Students Use New Knowledge of Kinetic Energy to Make Something Unique


Jesten Richardson

Freshmen used their knowledge of kinetic energy that they learned in their physical science class and applied it to a group project. Students were challenged to build a roller-coaster with their new knowledge out of foam piping.

Jesten Richardson, Staff Reporter

Started by teacher Ken Adams around six years ago, the Rollercoaster Wars is an event that challenges the freshman class’s ability to put its knowledge to work through an interesting medium—the building of scaled-down rollercoasters—before the Thanksgiving Break each year.
This time-consuming project that all Cabell Midland grades have now experienced is often a lot of work to put together, but there are plenty of staff members that make the event doable.
“Mrs. Bekka Adkins is the workface,” said Tyler Ellis. “It’s kind of her baby now, and she takes the lead.”
But, Adkins isn’t the only teacher that takes weeks to prepare the event for the youngest class of Cabell Midland.
“We (the freshman teachers) teach the subject-matter for at least 14 weeks,” said Ellis. “Students have to learn a lot about motion and why things behave that way in motion, and then we give them the materials needed to build the coaster, and they execute the plan. A lot of calculation and math explains why the marble behaves the way it does when the students are completing the worksheet.”
Such a complex project may seem too difficult to some of the project’s participants, yet some students really enjoy the project.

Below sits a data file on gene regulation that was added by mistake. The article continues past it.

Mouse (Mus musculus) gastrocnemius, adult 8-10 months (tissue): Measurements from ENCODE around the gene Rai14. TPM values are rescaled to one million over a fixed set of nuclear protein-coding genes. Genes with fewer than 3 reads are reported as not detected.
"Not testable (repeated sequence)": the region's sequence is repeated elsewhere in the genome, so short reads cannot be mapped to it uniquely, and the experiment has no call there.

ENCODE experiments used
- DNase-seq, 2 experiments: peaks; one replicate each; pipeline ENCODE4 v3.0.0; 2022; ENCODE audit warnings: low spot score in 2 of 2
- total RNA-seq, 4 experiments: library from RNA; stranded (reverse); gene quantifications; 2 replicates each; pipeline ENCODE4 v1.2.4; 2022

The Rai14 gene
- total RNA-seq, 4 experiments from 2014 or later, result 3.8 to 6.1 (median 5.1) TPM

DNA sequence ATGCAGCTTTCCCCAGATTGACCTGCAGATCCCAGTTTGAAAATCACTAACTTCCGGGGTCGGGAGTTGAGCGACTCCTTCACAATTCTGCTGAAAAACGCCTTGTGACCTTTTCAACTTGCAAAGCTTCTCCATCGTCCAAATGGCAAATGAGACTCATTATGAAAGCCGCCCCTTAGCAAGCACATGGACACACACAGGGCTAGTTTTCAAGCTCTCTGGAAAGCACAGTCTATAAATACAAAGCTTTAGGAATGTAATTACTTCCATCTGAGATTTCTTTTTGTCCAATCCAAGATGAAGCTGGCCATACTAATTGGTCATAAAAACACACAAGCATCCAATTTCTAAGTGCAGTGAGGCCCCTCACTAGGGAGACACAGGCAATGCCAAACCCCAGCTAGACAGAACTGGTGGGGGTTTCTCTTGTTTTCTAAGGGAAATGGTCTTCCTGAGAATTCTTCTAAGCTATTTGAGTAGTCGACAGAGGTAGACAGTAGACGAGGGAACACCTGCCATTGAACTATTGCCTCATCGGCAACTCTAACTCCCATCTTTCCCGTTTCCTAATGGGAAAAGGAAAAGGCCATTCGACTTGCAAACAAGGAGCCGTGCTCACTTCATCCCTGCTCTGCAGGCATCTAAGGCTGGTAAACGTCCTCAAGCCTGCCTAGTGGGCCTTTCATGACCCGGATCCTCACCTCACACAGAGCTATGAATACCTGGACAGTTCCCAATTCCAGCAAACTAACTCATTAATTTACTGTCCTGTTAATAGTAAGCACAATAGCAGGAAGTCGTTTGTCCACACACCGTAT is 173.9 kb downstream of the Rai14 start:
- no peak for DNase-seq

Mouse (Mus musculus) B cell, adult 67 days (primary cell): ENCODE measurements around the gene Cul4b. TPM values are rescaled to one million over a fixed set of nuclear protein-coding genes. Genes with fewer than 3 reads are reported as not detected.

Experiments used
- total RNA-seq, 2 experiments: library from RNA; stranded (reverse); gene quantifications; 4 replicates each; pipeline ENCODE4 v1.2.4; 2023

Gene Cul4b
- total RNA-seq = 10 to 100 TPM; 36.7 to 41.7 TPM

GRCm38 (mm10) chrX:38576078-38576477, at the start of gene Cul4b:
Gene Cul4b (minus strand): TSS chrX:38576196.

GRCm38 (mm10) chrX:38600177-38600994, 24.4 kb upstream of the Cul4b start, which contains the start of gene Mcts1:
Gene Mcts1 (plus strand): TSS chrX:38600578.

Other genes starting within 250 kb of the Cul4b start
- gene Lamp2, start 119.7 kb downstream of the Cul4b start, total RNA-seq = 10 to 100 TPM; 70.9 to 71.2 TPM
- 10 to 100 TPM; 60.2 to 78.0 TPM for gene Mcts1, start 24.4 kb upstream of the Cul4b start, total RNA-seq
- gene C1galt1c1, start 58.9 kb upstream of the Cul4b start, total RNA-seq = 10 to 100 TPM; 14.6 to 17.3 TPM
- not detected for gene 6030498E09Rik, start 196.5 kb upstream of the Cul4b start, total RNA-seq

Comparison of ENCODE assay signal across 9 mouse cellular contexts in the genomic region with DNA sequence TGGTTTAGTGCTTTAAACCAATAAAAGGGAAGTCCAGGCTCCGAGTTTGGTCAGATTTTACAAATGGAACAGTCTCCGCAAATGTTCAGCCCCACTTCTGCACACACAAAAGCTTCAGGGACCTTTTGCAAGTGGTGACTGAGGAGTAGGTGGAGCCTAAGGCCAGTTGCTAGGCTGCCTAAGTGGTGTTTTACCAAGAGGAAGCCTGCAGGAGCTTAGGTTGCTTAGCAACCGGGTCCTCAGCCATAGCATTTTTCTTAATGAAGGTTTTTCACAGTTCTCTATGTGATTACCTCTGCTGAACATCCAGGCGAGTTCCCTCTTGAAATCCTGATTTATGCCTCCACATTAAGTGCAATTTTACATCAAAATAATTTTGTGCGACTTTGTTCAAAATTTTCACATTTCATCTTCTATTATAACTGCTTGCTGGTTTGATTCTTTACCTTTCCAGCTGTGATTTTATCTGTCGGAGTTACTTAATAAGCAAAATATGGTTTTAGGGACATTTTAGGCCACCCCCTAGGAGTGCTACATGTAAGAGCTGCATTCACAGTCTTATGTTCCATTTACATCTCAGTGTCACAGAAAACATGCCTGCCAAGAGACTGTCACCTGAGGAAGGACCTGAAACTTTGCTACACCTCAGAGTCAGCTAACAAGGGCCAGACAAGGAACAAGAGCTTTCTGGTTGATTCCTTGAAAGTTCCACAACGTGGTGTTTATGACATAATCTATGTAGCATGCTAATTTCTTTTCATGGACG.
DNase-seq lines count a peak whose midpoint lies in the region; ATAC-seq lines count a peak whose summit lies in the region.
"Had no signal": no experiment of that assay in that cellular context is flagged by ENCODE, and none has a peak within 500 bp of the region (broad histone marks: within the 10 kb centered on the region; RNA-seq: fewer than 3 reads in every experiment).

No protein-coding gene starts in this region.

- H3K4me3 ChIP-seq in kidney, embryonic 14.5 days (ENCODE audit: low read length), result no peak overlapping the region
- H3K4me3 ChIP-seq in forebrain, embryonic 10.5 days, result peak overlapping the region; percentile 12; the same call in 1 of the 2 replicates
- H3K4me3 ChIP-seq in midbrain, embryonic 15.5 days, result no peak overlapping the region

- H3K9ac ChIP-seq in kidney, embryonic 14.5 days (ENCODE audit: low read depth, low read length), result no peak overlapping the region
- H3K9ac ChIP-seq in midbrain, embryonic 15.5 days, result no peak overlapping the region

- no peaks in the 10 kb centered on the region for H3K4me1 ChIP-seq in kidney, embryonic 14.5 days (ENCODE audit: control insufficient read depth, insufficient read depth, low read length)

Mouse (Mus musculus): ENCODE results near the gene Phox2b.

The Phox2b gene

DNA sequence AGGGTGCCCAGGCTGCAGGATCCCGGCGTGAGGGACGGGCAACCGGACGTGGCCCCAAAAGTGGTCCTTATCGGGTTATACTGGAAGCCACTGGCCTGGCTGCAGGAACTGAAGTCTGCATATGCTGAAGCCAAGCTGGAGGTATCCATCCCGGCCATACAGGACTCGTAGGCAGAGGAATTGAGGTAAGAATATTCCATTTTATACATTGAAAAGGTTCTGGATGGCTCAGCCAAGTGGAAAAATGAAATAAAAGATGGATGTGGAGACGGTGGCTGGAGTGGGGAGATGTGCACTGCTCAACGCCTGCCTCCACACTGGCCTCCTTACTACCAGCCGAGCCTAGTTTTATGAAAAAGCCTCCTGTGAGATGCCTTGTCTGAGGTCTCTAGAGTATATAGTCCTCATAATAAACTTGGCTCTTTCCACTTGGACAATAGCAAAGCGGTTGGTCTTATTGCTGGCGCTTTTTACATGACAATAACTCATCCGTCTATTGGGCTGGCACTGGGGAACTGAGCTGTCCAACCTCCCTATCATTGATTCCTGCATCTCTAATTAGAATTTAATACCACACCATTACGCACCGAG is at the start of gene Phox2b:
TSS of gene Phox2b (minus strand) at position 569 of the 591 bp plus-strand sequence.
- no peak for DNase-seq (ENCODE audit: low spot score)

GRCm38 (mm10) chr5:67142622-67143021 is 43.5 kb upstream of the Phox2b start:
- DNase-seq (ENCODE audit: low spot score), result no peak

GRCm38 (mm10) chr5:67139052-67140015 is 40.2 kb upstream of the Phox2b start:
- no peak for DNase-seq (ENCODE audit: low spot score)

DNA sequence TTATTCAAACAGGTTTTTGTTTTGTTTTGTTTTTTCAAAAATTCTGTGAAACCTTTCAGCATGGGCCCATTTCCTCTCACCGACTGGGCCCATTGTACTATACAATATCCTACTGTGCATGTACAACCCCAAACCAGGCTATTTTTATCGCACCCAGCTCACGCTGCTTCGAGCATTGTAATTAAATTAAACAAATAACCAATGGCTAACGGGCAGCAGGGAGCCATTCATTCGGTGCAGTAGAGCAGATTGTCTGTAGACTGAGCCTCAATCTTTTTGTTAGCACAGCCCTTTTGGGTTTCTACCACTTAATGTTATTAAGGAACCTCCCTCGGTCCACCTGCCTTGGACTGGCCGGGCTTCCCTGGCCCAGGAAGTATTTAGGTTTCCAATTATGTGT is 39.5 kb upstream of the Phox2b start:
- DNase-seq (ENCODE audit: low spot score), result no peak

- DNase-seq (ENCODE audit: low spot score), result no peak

“I remember building the coaster with foam,” said junior Ben Noble. “We (Noble’s group) had a jump in our coaster and it worked the one time that the teacher came over. The project got everyone excited and we put more effort forward than in other group stuff.”
Noble isn’t the only student that enjoyed his work on the annual Rollercoaster Wars when it was his turn to complete the project.
“I was excited to do it, because I’d never built a rollercoaster out of foam,” said freshman Jessica Adams. “The hands-on experience was good. Building it, checking the loops, making the whole thing work—it was the best experience.”
This hands-on approach is what some students and teachers admire the most about the Rollercoaster Wars.
“I think that instead of book-work, hands-on was good, because it’s easier to learn hands-on than out of books,” said Adams. “I think that it’s going to be good for future freshmen because hands on helps people understand things better than just drawing or taking information out of a books.”
Some teachers certainly agree with Adams views on learning, and are pleased that they can incorporate this approach into the Rollercoaster Wars, even with the added stress that the project brings and the lack of recognition for that sacrifice.
“I encourage students to thank teachers, because these big projects take a lot of extra work for teachers,” said Ellis. “We could always just do bookwork all day.”